Sony has had a bit of a rough time as of late, with a lot of internal details about the company's function coming to light in the wake of the hack by still unidentified group, Guardians of Peace. Last week the GoP demanded Sony halt the release of the Seth Rogen and James Franco vehicle, The Interview, but Sony's response hasn't been very direct. In-fact it's seemingly ignored GoP altogether and has instead asked several news publications to stop reporting on leaked information from the hacks.
The New York Times, The Hollywood Reporter and Variety have all revealed that Sony lawyers got in touch via a letter, demanding that they stop reporting on the hacking story and stop revealing information that came from it. It also demanded that any documents held by those publications that were originally Sony property, be destroyed.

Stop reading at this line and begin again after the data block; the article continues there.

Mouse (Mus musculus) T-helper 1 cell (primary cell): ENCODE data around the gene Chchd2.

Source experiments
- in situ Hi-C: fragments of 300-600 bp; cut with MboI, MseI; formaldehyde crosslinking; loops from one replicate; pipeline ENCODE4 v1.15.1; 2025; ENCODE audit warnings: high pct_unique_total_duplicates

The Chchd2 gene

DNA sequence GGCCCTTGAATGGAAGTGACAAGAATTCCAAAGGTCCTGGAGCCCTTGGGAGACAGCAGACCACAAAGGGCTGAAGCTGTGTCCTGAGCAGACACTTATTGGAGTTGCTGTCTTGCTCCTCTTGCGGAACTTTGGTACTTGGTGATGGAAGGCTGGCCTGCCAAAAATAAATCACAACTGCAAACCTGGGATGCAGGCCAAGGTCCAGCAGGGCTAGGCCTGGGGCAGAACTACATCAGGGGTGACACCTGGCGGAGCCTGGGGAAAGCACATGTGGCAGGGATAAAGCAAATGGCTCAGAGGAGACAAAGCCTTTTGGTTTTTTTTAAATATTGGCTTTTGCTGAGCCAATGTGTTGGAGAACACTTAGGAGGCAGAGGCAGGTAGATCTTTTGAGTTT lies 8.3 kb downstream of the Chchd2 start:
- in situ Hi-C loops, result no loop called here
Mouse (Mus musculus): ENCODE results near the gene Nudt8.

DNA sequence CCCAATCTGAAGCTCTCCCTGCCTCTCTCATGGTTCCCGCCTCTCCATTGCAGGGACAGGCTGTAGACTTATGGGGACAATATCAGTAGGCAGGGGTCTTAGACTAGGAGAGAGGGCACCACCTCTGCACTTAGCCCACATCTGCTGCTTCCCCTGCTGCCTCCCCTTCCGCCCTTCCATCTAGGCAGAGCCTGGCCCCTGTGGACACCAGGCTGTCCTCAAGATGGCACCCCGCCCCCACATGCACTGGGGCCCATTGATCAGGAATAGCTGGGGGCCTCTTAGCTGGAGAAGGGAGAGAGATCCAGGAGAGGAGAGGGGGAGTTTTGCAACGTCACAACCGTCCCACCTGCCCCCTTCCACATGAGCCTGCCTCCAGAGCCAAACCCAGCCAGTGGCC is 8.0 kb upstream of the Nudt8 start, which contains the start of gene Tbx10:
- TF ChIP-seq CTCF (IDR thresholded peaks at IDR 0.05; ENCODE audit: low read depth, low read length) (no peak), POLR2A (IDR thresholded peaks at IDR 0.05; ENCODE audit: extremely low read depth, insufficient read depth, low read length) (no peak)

While each publication has released stories about receiving the letter, NYT is the only one to respond to fellow journalists looking for more information. A spokesperson clarified the news-outlet's stance on Sony's request, stating:
“Any decisions about whether or how to use any of the information will take into account both the significance of the news and the questions of how the information emerged and who has access to it.”
Troves of information has been released since the initial hack, including details on employee salaries, upcoming marketing campaigns, potential movies that have yet to be announced and a lot of emails between people that have at one time worked with or for Sony. These include celebrities, actors, executives and many other people too.
The most damning effect of the hack though is rumoured to be that several Sony Pictures film crews have halted over problems with Sony's internal payment system.
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KitGuru Says: What do you guys think of news agencies publishing leaked info from the hack? Technically it does make it worse and really, do we have any right to know that stuff?